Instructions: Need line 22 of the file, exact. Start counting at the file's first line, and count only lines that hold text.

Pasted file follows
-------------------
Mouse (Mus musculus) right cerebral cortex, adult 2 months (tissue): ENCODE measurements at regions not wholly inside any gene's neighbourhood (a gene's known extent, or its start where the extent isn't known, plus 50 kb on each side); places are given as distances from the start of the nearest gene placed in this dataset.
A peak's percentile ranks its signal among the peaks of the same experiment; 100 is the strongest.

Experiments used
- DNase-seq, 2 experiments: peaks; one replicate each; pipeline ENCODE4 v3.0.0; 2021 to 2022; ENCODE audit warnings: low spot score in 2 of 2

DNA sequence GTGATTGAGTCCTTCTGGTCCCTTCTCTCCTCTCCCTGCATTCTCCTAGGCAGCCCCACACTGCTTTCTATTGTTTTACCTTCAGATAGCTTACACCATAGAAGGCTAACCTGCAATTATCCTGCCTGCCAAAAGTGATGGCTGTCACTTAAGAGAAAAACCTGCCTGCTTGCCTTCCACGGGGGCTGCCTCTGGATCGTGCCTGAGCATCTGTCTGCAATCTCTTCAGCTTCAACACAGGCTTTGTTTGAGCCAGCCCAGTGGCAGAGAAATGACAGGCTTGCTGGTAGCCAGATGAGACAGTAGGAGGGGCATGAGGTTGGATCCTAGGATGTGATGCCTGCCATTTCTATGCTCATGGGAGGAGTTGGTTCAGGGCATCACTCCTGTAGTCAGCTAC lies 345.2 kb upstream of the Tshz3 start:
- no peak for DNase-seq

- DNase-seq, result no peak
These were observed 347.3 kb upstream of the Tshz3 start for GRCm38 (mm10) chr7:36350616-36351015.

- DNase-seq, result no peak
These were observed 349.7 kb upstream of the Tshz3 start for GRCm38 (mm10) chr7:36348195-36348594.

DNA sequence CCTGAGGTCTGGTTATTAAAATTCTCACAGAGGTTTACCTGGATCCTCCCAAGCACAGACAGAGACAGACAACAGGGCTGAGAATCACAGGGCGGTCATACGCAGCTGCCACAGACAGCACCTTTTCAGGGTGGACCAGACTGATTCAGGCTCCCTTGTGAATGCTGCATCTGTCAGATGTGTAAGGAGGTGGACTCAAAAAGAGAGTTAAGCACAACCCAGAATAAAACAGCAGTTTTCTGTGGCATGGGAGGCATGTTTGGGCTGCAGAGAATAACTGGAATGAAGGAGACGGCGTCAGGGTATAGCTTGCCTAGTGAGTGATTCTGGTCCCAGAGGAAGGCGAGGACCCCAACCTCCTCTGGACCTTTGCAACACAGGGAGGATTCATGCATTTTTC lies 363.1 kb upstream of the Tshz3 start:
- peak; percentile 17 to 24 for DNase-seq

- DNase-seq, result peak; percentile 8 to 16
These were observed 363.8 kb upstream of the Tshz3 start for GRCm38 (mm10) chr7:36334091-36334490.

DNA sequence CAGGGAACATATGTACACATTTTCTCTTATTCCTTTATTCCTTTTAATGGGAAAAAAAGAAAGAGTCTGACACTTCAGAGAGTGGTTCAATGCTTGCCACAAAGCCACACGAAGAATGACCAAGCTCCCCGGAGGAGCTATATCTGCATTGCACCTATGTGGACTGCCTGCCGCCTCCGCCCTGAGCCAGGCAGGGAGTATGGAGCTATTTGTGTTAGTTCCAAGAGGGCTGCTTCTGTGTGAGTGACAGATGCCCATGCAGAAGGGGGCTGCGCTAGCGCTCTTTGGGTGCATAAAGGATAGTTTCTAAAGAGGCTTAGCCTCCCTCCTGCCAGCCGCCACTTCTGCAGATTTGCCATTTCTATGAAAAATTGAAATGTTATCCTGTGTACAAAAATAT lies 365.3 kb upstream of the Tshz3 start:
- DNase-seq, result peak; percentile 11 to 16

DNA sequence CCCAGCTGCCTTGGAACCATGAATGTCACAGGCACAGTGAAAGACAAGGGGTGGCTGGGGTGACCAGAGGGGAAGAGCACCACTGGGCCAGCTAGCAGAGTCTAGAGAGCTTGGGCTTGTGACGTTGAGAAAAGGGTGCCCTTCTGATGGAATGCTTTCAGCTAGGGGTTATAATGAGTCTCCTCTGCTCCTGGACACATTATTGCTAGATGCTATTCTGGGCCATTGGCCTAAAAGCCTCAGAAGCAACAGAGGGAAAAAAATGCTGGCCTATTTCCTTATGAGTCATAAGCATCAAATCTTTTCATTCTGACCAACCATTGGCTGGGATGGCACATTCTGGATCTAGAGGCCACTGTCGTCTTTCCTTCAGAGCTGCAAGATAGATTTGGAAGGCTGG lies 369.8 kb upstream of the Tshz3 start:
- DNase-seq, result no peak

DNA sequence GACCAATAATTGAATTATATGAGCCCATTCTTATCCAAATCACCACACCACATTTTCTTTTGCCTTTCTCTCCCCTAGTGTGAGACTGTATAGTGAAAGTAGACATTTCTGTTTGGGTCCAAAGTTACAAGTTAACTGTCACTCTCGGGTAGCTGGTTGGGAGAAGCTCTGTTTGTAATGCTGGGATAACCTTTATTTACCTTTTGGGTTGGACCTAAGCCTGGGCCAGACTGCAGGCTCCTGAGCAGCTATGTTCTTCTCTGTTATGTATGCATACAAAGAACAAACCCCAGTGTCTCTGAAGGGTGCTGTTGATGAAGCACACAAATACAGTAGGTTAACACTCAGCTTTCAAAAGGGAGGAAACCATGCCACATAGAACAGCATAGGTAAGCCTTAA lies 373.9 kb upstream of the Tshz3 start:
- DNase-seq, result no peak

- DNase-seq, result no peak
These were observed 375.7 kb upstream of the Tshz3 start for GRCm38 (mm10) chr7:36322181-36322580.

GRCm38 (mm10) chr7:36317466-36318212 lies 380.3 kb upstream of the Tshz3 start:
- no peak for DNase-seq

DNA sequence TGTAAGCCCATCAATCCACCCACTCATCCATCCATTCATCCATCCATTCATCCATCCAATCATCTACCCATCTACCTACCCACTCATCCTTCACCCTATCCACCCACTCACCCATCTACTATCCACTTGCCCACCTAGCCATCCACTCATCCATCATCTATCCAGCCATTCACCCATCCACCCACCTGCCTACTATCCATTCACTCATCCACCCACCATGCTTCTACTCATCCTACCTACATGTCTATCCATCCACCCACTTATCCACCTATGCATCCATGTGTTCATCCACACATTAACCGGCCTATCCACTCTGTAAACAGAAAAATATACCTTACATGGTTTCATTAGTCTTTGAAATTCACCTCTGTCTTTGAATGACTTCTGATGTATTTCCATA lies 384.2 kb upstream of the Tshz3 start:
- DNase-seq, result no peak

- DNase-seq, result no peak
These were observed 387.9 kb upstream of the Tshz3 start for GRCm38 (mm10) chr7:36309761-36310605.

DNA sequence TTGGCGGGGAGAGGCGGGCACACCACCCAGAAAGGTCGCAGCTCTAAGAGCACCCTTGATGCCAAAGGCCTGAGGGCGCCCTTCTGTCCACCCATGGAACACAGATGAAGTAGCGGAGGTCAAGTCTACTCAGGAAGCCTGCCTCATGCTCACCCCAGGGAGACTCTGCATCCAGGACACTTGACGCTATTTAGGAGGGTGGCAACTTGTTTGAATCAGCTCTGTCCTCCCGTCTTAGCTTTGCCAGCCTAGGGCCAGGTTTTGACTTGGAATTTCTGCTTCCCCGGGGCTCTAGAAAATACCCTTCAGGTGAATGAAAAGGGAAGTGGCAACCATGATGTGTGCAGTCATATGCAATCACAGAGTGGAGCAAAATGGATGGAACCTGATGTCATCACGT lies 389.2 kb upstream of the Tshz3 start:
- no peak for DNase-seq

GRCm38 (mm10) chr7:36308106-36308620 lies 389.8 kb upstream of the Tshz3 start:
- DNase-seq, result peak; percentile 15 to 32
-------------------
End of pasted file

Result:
These were observed 375.7 kb upstream of the Tshz3 start for GRCm38 (mm10) chr7:36322181-36322580.